The schedule calls for flipping the switch by Nov. 1 so the electricity generated by solar panels provides about 10 percent of the electricity used in four city buildings.
The solar equipment installation is one part of the city’s collaborative effort with Ameresco, a commercial company specializing in energy conservation, to reduce Englewood’s traditional energy consumption.
Over the last couple months, photovoltaic panels were installed on the civic center, the police/fire complex, the Malley Senior Recreation Center and a portion of the Englewood ServiCenter.
Ken Thames, president of Thames solar, explained how the panels were installed and how much energy they will produce to the city council at the Oct. 18 study session.
“The project involved installation of photovoltaic panels on the four buildings,” said Thames, hired as the on-site manager for installation and commissioning of the solar systems. “The layout of the modules and the number of modules installed depended on the individual building’s available roof area.”
The principal of photovoltaic is described as the use of materials made up of cells that convert the energy of sunlight into electricity at the atomic level.
Thames said each module or panel is about 38 inches by 65 inches and contains 72 crystalline cells that produce electricity. The panels are tied together in a string and the string is tied together to make an array. Again, the number of arrays depend on available roof area.
“We estimate a system operates at 80 percent efficiency because there are losses due to dust on the modules and the resistance of the wire connecting the system together,” Thames told the council. “The electricity from the system flows to a junction box and then into an inverter that coverts the direct current into the alternating current needed in the buildings.”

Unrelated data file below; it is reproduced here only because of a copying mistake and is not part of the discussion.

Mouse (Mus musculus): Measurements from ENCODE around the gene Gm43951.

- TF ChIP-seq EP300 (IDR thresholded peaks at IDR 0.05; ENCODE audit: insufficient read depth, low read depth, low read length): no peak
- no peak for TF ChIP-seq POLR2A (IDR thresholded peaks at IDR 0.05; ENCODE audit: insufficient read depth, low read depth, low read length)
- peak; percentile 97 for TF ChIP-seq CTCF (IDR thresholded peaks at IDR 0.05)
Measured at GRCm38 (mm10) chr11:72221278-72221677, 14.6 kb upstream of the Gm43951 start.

He said the system upkeep is easy because maintenance traditionally consists of washing the dust off the modules with a water hose.
The system on the four buildings are expected to generate about 29,103 kilowatt hours of power per month. That amount of electrical power has an estimated value of about $2,900. However, Thames said the amount of energy the system produces could be reduced where there is heavy snow and it piles up on the module preventing sunlight from reaching the modules.
Councilmember Randy Penn asked if there was a way the system could provide more than 10 percent of the electricity the city uses.
“Unfortunately, this is the best design we would devise and there is no way to expand the system because there isn’t room to add additional arrays on the roofs of these buildings,” Thames said.
Englewood developed this system as part of an overall effort to conserve energy. Under the agreement, Ameresco installed the solar system at no cost to the city and will own and maintain the system for 20 years. During that time, the company received funds from the city for the power the system produces.